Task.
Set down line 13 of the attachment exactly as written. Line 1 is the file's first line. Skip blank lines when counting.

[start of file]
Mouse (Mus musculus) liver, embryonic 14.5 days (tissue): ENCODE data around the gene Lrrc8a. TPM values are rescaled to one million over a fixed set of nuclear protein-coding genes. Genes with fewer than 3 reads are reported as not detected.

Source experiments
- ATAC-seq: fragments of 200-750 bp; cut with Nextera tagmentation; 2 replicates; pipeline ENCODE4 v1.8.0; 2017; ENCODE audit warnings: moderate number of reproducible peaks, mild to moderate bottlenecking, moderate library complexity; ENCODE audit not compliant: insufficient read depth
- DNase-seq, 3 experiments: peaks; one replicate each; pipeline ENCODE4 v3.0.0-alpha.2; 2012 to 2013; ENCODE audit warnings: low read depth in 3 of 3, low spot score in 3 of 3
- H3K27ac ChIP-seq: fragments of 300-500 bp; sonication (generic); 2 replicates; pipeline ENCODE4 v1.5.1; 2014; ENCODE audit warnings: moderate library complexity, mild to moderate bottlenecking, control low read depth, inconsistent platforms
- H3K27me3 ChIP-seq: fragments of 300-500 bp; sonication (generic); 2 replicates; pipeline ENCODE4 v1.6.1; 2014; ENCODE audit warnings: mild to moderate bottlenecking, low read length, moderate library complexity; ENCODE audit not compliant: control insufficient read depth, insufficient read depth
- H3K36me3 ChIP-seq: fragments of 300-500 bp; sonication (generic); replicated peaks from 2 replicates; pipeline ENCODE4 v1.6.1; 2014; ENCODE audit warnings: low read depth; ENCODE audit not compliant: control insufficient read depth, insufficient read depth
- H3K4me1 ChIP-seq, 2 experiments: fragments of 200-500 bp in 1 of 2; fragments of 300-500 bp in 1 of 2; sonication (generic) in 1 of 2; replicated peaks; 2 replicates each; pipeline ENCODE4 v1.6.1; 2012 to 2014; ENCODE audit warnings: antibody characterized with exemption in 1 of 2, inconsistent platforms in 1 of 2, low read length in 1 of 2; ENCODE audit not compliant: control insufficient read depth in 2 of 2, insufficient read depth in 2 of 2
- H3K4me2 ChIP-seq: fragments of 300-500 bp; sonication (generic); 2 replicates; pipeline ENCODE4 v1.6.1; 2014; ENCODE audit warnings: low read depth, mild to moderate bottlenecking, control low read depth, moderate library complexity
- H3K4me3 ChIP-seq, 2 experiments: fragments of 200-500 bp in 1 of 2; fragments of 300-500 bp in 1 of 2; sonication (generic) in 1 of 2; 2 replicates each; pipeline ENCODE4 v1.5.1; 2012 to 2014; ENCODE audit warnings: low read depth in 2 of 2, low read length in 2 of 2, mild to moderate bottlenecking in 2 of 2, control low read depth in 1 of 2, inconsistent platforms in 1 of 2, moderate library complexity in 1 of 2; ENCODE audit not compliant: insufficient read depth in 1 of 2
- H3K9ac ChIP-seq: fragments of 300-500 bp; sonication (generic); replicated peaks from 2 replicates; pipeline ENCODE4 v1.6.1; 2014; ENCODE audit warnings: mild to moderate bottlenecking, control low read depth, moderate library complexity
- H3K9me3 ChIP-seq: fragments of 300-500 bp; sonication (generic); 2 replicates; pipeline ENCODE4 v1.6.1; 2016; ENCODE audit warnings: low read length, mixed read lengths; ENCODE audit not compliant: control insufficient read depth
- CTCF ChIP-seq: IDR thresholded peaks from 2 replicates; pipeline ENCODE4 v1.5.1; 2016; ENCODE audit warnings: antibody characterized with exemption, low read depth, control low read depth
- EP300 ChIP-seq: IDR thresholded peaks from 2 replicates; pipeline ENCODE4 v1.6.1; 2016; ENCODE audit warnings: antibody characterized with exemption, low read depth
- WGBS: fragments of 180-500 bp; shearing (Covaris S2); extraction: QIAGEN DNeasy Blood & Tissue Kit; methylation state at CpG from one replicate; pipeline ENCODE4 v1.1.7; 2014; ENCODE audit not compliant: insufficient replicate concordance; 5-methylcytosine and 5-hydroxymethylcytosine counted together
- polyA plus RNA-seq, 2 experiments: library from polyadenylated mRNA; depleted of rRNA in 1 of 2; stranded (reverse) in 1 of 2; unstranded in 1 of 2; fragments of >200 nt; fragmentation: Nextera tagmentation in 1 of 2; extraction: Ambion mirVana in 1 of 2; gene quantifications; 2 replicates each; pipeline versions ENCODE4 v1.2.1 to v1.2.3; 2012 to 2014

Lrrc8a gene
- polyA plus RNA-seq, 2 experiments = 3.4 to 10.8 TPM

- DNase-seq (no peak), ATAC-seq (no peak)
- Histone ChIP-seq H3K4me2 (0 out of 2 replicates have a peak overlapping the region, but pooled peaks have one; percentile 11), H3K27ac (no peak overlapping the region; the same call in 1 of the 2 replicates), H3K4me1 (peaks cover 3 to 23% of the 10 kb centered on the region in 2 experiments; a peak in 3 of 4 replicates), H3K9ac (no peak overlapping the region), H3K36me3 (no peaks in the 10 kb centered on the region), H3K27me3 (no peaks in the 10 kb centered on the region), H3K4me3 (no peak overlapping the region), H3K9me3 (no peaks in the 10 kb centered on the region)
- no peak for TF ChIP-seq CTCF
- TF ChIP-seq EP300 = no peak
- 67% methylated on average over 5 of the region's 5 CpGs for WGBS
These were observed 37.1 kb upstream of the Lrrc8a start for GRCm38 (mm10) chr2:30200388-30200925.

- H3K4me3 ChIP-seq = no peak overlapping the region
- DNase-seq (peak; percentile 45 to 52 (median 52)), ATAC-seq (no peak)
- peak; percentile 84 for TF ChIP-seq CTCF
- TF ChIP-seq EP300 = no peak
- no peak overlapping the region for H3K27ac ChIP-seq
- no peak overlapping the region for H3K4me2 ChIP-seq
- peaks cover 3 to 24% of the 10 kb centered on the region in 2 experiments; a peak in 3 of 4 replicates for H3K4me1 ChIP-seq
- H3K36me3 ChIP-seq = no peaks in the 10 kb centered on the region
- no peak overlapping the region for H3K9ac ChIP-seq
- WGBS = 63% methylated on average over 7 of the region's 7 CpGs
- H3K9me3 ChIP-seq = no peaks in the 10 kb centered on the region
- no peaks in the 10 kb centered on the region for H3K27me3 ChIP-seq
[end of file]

- CTCF ChIP-seq: IDR thresholded peaks from 2 replicates; pipeline ENCODE4 v1.5.1; 2016; ENCODE audit warnings: antibody characterized with exemption, low read depth, control low read depth